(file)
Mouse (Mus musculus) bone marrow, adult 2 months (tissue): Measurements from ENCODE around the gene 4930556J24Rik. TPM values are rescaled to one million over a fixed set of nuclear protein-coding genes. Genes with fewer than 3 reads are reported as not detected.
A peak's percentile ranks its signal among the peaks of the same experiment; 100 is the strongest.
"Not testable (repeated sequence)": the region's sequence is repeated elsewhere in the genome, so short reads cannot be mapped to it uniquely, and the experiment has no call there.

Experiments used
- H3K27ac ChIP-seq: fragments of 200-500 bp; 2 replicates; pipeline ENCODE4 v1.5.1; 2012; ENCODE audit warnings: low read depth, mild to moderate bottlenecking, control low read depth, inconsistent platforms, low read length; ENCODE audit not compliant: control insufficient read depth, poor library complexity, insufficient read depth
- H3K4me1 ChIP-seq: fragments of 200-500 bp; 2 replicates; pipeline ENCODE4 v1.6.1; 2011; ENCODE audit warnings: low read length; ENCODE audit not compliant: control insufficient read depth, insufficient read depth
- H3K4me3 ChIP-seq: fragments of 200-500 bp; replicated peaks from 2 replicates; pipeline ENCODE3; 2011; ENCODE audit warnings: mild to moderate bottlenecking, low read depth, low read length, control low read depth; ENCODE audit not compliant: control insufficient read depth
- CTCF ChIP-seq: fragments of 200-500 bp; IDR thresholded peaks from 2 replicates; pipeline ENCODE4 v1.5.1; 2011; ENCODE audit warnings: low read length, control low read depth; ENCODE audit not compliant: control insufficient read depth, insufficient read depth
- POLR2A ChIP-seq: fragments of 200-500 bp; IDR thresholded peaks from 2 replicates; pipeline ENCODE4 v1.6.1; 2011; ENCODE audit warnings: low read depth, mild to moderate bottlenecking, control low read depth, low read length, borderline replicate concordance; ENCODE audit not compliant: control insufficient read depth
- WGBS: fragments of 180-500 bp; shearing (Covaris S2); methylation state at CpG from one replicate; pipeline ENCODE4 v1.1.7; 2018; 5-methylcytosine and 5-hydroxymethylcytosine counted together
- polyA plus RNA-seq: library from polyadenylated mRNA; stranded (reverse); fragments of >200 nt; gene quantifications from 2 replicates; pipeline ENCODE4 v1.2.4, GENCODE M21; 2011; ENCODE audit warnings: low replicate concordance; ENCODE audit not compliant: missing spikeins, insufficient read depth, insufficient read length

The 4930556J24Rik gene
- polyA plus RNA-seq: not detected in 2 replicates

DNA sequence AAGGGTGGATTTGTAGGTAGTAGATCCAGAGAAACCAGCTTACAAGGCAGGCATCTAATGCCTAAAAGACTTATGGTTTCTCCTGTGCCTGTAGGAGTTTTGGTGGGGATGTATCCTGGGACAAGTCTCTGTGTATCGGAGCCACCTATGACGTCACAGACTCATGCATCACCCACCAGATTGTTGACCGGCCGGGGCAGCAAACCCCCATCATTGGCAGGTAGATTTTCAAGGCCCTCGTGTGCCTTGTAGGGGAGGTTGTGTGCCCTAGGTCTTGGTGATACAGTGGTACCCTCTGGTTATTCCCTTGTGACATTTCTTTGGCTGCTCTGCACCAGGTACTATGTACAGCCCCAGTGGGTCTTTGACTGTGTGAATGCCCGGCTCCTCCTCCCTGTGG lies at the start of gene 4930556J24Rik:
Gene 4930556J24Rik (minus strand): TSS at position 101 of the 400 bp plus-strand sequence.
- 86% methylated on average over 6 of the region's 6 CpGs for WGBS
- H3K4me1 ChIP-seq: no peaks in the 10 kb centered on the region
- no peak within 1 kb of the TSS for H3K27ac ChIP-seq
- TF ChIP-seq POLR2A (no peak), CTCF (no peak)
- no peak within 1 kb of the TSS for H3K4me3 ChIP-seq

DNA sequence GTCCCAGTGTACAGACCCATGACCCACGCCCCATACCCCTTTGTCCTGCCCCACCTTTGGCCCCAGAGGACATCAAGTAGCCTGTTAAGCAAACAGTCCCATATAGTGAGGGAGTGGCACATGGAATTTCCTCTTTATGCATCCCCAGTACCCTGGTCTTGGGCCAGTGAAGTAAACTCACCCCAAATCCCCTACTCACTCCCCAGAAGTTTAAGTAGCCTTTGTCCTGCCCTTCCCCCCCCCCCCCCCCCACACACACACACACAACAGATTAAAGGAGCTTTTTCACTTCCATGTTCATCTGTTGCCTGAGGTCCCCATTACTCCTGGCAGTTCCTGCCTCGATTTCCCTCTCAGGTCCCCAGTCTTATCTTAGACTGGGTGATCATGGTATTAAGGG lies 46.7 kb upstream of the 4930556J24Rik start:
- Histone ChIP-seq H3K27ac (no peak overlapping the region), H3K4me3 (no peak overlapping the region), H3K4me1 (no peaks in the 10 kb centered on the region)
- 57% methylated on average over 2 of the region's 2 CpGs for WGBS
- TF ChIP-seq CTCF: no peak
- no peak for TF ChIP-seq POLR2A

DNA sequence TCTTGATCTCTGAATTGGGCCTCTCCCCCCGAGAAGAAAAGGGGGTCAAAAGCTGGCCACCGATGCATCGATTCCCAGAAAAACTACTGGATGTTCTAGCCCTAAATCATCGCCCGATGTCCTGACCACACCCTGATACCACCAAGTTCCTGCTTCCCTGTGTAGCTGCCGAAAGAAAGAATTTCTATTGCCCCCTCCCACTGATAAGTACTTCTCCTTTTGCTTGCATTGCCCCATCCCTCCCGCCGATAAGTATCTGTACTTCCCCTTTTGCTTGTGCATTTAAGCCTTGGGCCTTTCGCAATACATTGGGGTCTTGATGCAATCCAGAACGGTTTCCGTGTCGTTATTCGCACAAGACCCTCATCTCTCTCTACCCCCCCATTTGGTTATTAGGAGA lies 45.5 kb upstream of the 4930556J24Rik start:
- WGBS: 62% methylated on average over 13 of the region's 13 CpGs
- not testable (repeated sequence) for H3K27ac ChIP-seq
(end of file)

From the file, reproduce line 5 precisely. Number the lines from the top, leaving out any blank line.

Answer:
- H3K27ac ChIP-seq: fragments of 200-500 bp; 2 replicates; pipeline ENCODE4 v1.5.1; 2012; ENCODE audit warnings: low read depth, mild to moderate bottlenecking, control low read depth, inconsistent platforms, low read length; ENCODE audit not compliant: control insufficient read depth, poor library complexity, insufficient read depth